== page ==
The graphics on the centre console are excellent with small icons enlarging along with descriptions as your finger nears the screen. The system is easy to use and navigate around and is excellent in comparison to any other infotainment system today. Among other things, the infotainment system grants you access to the 6 CD changer, radio, AUX input and USB connection for you to play your tunes through the excellent sound system or pair your phone via Bluetooth, which incidentally is another way to play music from your phone. The screen in the gauge cluster provides more information relating to the car and its setup.
The car has an excellent self parking system which automatically detects an appropriate slot and then steers itself into it leaving you to manage just the brakes. I’m sure this feature would help a lot of people out there who find parallel parking to be a nightmare. There are parking sensors all around and along side the car plus a reverse camera allowing you to manoeuvre the car in even the tightest spots. There is even an image giving you a 360 degree indication of whats happening around the car. This is overkill as its not very precise and hence not very effective as the mirrors and sensors do a good enough job of indicating any objects in the car’s path.
While VW’s competitors spit out upward of 250bhp, the revised Golf GTI makes do with a modest 10bhp increase to make up a grand total of 217 ponies (hardly something to shout about) but more importantly, the car’s torque figure is up from 280Nm to 350Nm, courtesy of a tweak here and there on the 2 litre turbo four-pot engine.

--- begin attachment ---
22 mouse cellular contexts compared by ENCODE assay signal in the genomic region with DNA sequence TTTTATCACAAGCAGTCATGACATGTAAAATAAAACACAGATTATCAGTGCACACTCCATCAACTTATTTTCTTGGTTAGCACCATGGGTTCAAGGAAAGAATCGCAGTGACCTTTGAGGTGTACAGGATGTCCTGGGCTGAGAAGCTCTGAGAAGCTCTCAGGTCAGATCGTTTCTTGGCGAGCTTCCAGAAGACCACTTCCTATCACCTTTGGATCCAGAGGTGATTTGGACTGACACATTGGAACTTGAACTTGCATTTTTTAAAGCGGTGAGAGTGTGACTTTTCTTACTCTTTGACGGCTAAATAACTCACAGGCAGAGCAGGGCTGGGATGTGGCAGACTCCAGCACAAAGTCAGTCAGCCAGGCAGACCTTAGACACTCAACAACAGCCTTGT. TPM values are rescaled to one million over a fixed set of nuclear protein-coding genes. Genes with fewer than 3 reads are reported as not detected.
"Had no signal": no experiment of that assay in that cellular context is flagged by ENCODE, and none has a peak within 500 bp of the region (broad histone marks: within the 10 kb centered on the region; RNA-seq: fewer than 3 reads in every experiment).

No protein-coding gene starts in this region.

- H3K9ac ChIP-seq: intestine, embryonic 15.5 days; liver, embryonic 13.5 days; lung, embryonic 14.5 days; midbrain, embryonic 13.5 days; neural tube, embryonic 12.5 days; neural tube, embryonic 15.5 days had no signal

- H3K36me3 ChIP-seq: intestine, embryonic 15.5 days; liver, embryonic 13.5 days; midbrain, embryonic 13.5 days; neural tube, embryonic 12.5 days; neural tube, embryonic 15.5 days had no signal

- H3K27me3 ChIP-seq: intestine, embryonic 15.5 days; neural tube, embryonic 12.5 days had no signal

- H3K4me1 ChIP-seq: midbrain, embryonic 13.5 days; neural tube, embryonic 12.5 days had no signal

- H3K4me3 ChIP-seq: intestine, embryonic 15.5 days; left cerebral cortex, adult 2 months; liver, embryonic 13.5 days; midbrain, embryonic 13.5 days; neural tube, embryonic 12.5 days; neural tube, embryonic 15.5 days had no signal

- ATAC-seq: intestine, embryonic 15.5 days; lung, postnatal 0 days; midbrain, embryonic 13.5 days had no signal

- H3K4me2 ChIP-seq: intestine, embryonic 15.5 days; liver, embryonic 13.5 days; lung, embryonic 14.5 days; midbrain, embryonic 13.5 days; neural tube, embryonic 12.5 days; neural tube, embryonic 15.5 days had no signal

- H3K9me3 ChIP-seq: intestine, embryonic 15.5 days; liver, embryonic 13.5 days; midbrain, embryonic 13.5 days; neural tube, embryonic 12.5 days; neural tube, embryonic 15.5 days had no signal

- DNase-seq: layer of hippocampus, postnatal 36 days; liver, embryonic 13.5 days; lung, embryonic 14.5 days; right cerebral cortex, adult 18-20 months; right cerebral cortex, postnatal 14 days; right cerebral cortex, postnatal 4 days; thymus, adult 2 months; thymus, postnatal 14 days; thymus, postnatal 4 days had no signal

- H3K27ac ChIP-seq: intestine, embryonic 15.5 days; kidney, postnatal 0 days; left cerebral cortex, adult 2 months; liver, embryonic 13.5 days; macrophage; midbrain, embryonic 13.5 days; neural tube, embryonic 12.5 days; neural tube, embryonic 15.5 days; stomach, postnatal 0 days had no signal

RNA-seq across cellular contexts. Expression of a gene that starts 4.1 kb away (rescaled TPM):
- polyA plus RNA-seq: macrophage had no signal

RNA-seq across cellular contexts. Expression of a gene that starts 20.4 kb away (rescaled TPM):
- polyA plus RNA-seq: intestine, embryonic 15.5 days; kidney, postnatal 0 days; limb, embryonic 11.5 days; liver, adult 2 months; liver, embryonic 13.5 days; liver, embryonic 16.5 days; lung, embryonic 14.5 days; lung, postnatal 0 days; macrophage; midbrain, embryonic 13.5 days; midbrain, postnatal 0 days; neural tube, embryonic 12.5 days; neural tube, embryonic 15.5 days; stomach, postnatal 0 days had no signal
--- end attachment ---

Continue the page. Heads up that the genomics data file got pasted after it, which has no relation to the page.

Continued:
Despite similarities in appearance with the previous version, the biggest change is the new platform that’s allowed for a chunk of kilos to be taken off the GTI’s kerb weight. Funnily enough, the ride does feel a little less resolved than the previous model as the car lacks the weight the previous generation used to iron out most of the bumps. Having said that, the ride is still excellent; firm but never harsh, well damped and perfectly judged. A league above the competition.
The weight loss coupled with the modest power increases lead to a distinctively more eager car. The engine is in the thick of its torque curve at almost any point in the rev-range and the car pulls strongly making over-taking a breeze.
This is further helped by Volkswagen’s excellent DSG transmission. This 6 speed dual clutch unit allows for lightning quick changes giving you seamless acceleration and a jerk-free drive. It burps its way on upshifts in the most amusing fashion and cleverly blips the throttle on downshifts so that occupants never feel a lurch. While self-shifters are always shunned in performance cars, particularly in feisty hot hatches, the DSG suits the Golf GTI and its more mature and grown up persona. Move to ‘Sport’ and the shifts are very intuitive. However, if the desire to make the gear changing decision yourself overwhelms, you can use the paddles behind the steering wheel. Personally, this is what I found to let the DSG tranny down because the paddles themselves feel quite plasticky and are extremely tiny which doesn’t help when you require a change and the steering wheel isn’t straight. Otherwise, the DSG will satisfy your needs most of the time and its excellence is the main reason why local dealers don’t bring in the manual to our clutch-averse region.
Despite the increased power and torque figures, the Golf GTI still returned 8.5L/100kms during the course of our time with it. This efficiency allows for a 600km driving range between fuel stops that adds to the convenience of car ownership. An additional brownie point for our region comes in the way of the fuel filler cap being located on the right of the car which is invariably a shorter line at any gas station.